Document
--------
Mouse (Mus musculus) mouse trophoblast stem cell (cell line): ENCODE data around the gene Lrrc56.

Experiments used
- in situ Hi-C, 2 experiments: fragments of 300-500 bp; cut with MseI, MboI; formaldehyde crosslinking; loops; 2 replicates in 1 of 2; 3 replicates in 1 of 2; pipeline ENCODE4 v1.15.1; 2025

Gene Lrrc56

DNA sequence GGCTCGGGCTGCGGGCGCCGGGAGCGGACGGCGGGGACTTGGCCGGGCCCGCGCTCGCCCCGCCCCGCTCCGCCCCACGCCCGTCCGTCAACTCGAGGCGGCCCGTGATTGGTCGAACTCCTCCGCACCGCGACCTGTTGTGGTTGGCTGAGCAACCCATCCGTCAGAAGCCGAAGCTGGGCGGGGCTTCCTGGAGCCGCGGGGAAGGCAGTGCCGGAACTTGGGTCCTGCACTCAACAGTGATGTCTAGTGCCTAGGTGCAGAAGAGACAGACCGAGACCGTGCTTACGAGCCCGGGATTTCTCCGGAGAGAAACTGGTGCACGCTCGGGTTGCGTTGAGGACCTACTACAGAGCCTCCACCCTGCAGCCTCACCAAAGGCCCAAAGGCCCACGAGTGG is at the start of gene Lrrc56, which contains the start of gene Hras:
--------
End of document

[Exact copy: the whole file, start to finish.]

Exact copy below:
Mouse (Mus musculus) mouse trophoblast stem cell (cell line): ENCODE data around the gene Lrrc56.

Experiments used
- in situ Hi-C, 2 experiments: fragments of 300-500 bp; cut with MseI, MboI; formaldehyde crosslinking; loops; 2 replicates in 1 of 2; 3 replicates in 1 of 2; pipeline ENCODE4 v1.15.1; 2025

Gene Lrrc56

DNA sequence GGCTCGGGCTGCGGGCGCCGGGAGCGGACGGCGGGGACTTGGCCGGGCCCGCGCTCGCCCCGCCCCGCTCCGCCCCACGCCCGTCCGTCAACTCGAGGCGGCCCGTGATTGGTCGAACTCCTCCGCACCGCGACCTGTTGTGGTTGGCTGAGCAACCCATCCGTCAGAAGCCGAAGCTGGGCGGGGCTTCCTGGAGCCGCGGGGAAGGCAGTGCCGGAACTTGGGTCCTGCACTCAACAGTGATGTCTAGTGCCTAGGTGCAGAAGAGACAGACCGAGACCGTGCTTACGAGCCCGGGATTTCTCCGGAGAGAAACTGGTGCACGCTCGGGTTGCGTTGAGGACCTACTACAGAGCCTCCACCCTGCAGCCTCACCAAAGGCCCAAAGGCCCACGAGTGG is at the start of gene Lrrc56, which contains the start of gene Hras: